- Innovation: A period of growing interest and excitement at what the technology can do.
- Peak of inflated expectations: The technology is viewed as having unlimited potential.
- A disillusionment trough: A realization that the technology is not yet there and loss of immediate interest.
- Enlightenment: Practical applications are developed.
- Productivity plateau: The technology achieves mainstream acceptance.
Two technologies that offer the potential to be game changers are prescriptive analytics and machine learning. According to Gartner, these are currently at the peak of inflated expectations and 5 to 10 years from mainstream acceptance. However, those who have invested in these technologies are already reaping significant benefits.
Prescriptive analytics represent the highest form of business analytics. At the bottom rung, descriptive and diagnostic analytics tools are used to ascertain what happened in the past. Predictive analytics takes a step further and analyzes reasons for what happened and what may happen next.
Prescriptive analytics take the logical step of switching from reactive analysis to proactive action. Prescriptive analytics tools help business leaders determine the best course of action to achieve specific business objectives. Prescriptive analytics provide business leaders with specific recommended actions, whereas other forms of analytics provide information.
A key factor behind the ability of prescriptive analytics is the development of better algorithms to accurately model how organizations actually function. With these models in place, it’s possible to realistically predict outcomes and take concrete steps to optimize the business. Linked to this is the need to collate organizational data that reveals how organizations function and harness computing power to make this possible.
Critical elements of a successful prescriptive analytics strategy include:
- Business modeling: To transparently model the business, without resorting to writing hard code, but by an intuitive process of developing mathematical relationships and constraints.
- Flexibility: The ability to readily change, adapt and optimize the model.
- Validation: To validate and correlate model’s outputs to known business performance.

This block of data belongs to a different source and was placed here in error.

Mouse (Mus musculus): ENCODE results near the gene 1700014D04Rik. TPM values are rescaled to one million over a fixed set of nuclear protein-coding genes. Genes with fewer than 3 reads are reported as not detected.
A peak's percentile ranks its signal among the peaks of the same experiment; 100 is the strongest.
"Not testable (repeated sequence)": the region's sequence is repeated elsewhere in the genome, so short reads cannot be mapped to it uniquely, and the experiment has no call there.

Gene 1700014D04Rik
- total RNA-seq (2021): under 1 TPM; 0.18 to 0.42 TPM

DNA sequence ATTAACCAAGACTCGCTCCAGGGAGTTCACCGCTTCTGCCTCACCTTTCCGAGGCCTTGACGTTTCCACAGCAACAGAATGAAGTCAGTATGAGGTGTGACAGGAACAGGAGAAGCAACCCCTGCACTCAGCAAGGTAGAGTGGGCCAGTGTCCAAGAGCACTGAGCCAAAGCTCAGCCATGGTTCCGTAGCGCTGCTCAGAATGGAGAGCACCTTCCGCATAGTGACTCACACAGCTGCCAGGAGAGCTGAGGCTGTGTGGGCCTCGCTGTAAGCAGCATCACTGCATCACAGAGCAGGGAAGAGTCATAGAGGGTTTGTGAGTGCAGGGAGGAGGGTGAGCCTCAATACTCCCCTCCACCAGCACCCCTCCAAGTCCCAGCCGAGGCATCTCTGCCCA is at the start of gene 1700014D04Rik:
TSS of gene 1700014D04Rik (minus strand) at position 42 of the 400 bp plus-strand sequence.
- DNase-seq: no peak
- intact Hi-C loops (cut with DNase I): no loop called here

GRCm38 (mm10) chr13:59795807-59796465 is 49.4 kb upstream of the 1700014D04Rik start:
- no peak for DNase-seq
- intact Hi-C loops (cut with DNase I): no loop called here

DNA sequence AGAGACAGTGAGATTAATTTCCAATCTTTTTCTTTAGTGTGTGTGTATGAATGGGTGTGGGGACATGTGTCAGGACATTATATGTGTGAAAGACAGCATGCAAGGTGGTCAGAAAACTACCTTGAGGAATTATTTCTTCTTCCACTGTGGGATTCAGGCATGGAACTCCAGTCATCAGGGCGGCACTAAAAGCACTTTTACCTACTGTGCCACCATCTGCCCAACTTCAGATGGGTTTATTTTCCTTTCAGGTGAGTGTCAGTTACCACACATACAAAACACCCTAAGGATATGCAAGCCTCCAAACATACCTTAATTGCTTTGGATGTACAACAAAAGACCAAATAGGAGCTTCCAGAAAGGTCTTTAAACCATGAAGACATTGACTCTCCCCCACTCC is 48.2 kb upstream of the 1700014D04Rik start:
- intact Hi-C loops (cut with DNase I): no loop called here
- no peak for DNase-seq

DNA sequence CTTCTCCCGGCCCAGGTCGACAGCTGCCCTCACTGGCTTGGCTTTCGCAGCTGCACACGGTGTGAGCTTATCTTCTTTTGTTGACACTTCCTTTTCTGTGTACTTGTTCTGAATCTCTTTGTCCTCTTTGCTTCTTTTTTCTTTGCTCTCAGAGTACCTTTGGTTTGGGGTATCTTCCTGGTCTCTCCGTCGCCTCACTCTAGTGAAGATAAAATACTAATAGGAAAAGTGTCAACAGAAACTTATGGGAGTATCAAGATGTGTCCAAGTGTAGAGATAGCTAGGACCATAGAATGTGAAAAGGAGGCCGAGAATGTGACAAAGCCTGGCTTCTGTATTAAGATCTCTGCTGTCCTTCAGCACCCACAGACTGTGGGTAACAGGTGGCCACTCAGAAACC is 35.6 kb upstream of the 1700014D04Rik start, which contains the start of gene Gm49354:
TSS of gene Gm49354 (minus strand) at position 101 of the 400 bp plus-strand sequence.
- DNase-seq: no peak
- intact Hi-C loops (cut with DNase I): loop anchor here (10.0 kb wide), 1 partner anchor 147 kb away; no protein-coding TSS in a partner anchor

- Real time: Solutions should be developed quickly.
Gartner regards machine learning as algorithms that can learn without being explicit human programming. Examples of machine learning include voice recognition, virus protection and spam identification.
Interest in machine learning is increasing because of the availability of complex data streams that can be analyzed to reveal behavioral changes. For example, supply chain organizations, such as Amazon, already use machine learning to better understand the market place.
Gartner feels that supply chains can particularly benefit from machine learning. Using the ability to analyze and learn from data, Gartner sees supply decisions being directed through a better understanding of the large amounts of data available to organizations. Examples include forecasting customer demand and identifying changing market dynamics.
Where These Technologies Stand
Gartner places both technologies at the peak of innovation. Expectations are higher than current reality. There will be a period of disillusionment as users grapple with immature technologies that aren’t ready for mass deployment. Thereafter Gartner sees increasing acceptance as vendors develop workable solutions and businesses learn to use the technologies.
Gartner regards both as being 5 to 10 years from maturity. This is not to say that opportunities don’t exist today. Those that capitalize on these technologies now and learn to use them have a 5-year lead. Examples of businesses using prescriptive analytics and machine learning show that, for some, the technology is already mature. According to Gartner, between 5 and 20 percent of the companies that can benefit from these technologies are already doing so.